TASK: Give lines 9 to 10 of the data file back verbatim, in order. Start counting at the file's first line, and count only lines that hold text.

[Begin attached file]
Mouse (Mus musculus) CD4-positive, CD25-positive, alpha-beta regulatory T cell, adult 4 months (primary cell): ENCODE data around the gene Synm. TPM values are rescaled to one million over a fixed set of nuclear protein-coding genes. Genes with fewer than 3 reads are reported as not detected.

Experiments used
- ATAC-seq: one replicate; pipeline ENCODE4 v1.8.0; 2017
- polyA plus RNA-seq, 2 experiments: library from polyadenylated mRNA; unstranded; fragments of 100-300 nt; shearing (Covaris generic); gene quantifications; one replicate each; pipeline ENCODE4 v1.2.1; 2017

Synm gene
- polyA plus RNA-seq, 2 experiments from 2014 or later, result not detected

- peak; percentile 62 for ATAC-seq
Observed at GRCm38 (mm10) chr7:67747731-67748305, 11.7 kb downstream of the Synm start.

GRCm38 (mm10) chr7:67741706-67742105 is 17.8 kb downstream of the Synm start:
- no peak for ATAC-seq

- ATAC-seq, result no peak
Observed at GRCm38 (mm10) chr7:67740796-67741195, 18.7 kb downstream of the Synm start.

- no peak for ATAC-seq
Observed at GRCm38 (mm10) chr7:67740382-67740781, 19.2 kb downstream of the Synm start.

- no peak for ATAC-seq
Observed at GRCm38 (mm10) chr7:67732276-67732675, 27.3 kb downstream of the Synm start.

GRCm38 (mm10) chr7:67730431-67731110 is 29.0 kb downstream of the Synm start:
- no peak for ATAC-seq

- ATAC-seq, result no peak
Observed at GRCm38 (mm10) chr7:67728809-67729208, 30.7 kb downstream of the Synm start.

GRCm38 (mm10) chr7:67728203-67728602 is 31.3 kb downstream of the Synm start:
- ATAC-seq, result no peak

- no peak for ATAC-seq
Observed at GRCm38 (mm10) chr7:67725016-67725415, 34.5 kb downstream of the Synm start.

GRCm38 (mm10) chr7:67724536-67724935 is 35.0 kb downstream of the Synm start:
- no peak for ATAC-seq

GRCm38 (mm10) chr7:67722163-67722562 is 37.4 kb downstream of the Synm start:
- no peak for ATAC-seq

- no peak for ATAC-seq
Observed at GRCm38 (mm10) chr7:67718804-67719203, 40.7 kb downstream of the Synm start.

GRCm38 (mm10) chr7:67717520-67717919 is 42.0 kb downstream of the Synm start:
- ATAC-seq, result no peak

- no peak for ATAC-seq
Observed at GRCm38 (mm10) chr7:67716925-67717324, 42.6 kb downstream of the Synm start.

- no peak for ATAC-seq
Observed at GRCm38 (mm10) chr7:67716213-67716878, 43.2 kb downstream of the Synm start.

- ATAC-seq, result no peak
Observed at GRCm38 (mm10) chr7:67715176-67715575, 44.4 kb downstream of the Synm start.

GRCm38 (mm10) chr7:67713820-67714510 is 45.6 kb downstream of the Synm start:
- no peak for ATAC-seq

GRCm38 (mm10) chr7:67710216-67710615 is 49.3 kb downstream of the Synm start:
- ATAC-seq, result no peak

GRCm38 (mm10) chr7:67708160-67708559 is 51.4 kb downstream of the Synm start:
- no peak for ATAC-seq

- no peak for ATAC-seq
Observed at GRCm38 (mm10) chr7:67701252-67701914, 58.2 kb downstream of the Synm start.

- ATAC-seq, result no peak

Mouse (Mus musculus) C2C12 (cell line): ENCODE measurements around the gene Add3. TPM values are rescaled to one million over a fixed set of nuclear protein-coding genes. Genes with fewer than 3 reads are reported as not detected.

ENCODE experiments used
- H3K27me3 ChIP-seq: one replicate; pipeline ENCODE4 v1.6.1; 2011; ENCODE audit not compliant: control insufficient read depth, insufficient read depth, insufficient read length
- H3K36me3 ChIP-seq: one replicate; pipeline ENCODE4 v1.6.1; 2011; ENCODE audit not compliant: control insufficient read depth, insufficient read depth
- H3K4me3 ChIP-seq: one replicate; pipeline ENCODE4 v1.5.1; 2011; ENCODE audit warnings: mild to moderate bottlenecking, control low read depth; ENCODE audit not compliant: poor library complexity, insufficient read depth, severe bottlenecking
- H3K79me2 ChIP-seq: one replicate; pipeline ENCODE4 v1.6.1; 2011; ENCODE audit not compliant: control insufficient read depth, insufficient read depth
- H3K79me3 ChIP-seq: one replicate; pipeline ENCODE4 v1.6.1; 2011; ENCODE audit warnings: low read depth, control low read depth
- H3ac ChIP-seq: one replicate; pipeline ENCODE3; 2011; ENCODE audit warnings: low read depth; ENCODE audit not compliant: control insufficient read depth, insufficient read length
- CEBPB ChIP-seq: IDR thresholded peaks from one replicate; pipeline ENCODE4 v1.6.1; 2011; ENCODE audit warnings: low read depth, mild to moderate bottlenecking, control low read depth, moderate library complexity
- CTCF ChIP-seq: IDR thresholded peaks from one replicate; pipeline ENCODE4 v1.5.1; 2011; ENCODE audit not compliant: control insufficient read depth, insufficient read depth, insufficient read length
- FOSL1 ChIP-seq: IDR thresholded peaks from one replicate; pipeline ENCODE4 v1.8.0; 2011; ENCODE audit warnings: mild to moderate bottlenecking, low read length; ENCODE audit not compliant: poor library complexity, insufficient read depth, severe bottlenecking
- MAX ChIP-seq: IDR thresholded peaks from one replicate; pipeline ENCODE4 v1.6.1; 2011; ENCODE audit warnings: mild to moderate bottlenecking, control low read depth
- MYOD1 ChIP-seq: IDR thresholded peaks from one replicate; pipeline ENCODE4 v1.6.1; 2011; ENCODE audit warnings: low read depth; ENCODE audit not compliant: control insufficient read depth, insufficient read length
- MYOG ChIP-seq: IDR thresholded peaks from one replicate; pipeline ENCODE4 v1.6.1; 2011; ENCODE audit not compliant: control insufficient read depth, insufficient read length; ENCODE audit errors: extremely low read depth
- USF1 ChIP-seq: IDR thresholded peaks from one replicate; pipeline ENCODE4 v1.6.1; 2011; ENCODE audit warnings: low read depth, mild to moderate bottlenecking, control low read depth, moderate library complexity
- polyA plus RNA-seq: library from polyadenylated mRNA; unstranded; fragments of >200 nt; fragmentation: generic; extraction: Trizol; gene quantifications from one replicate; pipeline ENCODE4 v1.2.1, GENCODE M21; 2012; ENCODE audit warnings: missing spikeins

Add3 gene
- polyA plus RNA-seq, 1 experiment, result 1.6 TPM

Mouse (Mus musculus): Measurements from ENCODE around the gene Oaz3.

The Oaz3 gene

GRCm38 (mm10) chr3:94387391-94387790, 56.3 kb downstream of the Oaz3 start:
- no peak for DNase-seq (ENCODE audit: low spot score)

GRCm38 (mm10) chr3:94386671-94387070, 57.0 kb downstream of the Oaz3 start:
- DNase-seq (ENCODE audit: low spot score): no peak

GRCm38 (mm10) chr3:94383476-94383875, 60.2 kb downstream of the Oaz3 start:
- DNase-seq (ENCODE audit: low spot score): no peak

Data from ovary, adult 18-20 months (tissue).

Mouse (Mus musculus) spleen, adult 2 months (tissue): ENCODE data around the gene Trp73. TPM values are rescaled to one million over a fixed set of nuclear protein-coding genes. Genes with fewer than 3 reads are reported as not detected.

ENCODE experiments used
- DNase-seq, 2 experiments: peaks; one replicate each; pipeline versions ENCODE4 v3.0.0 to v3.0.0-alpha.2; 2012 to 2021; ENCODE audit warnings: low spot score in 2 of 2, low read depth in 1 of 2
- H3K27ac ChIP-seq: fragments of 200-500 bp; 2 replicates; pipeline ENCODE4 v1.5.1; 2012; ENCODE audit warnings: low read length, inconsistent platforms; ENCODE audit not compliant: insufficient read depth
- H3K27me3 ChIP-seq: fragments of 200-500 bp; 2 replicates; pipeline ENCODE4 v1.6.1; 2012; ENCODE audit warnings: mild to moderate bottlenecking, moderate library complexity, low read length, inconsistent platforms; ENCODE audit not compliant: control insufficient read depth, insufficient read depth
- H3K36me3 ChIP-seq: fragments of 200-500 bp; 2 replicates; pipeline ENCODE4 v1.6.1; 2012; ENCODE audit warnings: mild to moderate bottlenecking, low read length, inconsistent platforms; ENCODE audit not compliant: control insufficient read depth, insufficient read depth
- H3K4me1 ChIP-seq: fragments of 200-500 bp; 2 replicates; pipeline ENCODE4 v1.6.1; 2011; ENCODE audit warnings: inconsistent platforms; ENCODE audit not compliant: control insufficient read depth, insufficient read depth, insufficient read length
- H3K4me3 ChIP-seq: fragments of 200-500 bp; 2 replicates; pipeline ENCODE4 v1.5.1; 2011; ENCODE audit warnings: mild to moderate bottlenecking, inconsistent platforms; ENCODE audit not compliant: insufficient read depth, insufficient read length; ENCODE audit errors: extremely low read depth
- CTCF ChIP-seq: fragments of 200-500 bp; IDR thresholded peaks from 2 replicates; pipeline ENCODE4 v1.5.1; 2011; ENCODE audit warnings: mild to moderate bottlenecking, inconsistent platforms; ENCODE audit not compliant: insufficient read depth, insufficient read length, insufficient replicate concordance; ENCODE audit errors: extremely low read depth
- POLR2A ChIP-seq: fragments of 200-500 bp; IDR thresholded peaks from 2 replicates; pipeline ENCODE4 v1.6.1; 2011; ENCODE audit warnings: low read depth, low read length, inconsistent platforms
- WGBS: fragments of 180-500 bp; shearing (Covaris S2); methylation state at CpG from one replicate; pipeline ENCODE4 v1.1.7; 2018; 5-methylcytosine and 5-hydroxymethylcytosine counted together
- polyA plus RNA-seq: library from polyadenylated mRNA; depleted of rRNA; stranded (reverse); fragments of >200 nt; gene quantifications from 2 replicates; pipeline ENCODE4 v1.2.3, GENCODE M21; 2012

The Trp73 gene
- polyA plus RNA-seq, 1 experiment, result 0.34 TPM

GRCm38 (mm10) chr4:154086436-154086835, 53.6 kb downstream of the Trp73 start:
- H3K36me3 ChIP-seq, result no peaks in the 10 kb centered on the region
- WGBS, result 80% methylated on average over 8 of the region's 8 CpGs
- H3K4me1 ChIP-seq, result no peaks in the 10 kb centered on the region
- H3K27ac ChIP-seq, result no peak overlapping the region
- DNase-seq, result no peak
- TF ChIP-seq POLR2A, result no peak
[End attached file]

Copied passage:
GRCm38 (mm10) chr7:67741706-67742105 is 17.8 kb downstream of the Synm start:
- no peak for ATAC-seq